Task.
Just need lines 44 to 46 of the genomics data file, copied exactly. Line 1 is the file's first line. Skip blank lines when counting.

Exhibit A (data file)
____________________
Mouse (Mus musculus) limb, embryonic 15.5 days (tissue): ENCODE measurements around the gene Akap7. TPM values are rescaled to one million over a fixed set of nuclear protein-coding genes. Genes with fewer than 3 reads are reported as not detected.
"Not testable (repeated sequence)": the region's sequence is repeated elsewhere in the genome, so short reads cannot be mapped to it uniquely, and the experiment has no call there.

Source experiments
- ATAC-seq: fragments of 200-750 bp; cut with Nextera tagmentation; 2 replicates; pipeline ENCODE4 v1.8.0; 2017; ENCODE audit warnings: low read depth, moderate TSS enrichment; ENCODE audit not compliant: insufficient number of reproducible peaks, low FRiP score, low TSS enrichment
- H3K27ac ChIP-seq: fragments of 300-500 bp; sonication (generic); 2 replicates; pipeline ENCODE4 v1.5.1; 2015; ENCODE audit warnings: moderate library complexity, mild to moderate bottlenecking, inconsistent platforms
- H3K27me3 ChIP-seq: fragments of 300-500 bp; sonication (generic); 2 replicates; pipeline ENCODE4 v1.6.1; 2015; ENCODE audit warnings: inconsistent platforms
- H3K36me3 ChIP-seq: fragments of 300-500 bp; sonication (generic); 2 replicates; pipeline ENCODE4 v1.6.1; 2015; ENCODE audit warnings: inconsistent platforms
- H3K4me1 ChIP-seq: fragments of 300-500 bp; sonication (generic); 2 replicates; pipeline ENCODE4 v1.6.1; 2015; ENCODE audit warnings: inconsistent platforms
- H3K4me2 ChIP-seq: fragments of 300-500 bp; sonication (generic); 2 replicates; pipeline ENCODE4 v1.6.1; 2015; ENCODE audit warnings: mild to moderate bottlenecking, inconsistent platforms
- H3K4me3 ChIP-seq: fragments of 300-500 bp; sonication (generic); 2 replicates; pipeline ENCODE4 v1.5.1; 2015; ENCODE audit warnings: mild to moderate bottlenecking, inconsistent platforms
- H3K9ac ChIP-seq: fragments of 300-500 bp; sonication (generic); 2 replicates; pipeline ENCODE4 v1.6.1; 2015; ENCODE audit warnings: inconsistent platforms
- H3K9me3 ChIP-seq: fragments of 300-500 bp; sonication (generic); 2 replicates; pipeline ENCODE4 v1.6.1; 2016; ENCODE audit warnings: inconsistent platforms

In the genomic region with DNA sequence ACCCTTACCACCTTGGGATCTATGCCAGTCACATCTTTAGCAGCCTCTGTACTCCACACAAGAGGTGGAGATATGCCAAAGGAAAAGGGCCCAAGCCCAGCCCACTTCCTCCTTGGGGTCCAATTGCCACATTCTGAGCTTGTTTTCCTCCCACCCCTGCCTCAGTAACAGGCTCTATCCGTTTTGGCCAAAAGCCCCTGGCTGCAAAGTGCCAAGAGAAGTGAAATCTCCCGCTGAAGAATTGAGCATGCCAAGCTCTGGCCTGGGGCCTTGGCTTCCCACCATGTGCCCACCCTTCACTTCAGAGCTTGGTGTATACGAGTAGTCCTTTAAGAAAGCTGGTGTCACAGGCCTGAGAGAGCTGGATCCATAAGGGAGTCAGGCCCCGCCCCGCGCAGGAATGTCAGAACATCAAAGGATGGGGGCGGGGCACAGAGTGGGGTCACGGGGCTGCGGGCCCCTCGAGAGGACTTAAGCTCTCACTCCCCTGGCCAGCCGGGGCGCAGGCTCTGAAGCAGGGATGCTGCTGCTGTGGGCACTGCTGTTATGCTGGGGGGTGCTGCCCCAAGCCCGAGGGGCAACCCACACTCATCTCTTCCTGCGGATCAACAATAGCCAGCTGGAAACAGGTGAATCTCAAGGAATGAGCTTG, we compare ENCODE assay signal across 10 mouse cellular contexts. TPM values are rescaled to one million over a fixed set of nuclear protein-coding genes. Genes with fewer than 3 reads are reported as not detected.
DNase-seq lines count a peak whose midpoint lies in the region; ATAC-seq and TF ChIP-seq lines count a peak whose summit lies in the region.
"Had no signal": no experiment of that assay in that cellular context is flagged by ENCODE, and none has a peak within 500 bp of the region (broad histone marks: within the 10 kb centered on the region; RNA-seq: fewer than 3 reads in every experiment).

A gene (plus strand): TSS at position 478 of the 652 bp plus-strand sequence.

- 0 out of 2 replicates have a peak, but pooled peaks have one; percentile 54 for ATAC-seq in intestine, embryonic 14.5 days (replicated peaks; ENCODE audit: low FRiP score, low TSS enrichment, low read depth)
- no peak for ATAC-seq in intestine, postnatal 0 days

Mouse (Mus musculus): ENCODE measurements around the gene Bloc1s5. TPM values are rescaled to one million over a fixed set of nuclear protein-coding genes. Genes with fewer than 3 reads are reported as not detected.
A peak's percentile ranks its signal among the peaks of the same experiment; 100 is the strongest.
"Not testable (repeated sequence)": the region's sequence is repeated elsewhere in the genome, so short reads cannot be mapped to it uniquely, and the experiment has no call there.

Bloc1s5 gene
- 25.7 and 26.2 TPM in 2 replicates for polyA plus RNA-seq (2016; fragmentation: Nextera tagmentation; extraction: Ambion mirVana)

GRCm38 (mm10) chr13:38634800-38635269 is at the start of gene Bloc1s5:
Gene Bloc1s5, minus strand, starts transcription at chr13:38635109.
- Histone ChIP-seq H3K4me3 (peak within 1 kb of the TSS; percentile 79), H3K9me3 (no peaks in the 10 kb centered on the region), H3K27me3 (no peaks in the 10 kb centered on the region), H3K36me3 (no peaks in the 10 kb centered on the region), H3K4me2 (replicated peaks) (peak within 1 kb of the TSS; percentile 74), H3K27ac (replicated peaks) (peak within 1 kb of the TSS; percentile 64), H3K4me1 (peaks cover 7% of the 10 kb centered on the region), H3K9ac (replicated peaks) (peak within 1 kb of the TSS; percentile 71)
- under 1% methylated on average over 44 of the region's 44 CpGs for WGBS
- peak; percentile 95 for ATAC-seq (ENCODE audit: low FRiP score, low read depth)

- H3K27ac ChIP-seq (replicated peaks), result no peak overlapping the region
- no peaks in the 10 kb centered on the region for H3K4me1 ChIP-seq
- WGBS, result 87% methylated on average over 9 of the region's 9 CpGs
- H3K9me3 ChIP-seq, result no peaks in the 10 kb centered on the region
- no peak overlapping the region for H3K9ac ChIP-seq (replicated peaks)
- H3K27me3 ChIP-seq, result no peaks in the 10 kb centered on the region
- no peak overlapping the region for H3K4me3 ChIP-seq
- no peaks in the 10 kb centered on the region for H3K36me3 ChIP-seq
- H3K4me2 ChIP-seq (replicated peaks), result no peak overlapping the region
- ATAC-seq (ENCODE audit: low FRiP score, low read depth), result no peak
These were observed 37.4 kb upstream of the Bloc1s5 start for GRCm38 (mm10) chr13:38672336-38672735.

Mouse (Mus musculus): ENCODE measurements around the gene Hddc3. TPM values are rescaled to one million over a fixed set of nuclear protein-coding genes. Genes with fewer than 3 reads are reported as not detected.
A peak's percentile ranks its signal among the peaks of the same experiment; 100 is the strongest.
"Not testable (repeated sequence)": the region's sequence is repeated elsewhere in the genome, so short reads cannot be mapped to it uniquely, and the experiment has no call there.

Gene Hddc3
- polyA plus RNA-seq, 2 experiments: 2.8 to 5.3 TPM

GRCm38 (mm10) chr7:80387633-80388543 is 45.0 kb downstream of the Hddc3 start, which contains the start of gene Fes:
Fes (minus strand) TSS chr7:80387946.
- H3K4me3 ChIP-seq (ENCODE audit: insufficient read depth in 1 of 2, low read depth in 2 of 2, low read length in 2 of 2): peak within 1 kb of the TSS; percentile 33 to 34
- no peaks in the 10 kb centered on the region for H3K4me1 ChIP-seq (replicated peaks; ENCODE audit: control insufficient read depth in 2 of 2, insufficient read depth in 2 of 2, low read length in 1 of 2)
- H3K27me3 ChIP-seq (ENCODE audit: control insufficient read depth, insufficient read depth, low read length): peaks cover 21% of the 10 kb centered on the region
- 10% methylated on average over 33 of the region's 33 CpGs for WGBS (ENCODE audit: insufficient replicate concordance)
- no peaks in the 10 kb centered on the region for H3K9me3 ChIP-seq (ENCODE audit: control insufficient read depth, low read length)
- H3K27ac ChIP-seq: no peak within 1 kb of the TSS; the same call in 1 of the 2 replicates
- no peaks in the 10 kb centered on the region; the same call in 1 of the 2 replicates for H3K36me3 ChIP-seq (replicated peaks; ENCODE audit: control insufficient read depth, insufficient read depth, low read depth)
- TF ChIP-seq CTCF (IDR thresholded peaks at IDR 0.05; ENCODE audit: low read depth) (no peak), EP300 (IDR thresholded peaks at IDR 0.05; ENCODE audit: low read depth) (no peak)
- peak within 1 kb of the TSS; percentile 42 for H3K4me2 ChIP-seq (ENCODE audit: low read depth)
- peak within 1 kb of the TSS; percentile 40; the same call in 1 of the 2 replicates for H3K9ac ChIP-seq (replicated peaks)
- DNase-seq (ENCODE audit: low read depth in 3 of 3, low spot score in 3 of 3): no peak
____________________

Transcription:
- polyA plus RNA-seq, 2 experiments: 2.8 to 5.3 TPM

GRCm38 (mm10) chr7:80387633-80388543 is 45.0 kb downstream of the Hddc3 start, which contains the start of gene Fes:
Fes (minus strand) TSS chr7:80387946.